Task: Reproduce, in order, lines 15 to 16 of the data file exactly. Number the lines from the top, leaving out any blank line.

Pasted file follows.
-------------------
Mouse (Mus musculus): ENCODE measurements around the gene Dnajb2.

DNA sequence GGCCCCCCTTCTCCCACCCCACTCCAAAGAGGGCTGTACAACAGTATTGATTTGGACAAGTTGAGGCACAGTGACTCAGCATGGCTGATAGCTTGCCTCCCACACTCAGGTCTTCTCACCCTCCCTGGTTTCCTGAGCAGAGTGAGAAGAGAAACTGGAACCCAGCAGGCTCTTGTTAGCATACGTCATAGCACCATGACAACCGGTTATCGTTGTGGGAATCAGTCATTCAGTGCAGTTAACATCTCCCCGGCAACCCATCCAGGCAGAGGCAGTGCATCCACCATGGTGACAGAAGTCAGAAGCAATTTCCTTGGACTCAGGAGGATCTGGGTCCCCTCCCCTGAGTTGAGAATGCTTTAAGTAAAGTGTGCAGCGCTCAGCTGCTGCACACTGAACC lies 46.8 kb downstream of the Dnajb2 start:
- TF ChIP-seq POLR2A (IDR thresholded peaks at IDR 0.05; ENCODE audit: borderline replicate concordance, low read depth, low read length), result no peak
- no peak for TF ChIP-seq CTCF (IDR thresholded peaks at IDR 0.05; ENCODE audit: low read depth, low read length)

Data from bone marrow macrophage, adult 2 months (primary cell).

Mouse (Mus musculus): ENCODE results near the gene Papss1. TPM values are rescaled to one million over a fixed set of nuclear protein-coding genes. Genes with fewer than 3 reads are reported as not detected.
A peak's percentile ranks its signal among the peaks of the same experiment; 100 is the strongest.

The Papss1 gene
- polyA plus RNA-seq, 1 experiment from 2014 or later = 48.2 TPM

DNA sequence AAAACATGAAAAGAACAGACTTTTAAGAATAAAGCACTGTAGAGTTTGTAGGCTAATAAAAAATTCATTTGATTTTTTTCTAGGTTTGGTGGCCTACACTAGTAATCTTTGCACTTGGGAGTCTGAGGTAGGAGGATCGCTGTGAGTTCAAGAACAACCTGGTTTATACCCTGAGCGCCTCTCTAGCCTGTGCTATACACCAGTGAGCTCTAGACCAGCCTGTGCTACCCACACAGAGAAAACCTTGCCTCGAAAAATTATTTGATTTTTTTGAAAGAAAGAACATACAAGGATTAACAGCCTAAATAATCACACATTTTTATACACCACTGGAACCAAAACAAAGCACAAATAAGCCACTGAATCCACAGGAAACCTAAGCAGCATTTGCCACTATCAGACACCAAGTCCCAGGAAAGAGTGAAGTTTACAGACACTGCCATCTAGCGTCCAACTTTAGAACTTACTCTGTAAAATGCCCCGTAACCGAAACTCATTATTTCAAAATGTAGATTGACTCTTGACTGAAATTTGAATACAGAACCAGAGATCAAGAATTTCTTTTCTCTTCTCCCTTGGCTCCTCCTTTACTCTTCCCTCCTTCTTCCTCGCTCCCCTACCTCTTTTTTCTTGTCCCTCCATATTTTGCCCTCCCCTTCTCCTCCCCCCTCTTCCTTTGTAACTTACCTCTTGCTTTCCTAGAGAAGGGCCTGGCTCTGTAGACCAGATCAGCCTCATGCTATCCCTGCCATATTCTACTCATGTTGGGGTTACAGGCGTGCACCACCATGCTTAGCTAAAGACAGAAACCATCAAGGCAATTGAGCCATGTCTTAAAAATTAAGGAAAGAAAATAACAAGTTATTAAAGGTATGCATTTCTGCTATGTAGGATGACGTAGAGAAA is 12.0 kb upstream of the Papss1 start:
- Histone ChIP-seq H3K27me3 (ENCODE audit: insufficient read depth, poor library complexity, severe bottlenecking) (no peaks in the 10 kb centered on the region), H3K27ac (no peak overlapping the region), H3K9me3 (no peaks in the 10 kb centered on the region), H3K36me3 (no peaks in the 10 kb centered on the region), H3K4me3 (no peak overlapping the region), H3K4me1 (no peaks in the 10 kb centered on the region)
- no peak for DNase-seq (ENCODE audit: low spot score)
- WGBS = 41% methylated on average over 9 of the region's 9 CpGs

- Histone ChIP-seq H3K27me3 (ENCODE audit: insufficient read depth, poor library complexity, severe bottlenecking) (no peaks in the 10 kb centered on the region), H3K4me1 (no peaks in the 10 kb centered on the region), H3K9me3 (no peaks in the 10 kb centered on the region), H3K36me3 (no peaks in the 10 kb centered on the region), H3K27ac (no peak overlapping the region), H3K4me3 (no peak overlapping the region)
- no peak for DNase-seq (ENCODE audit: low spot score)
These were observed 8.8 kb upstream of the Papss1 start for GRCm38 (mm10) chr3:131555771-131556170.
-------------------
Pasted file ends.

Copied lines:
- no peak for DNase-seq (ENCODE audit: low spot score)
These were observed 8.8 kb upstream of the Papss1 start for GRCm38 (mm10) chr3:131555771-131556170.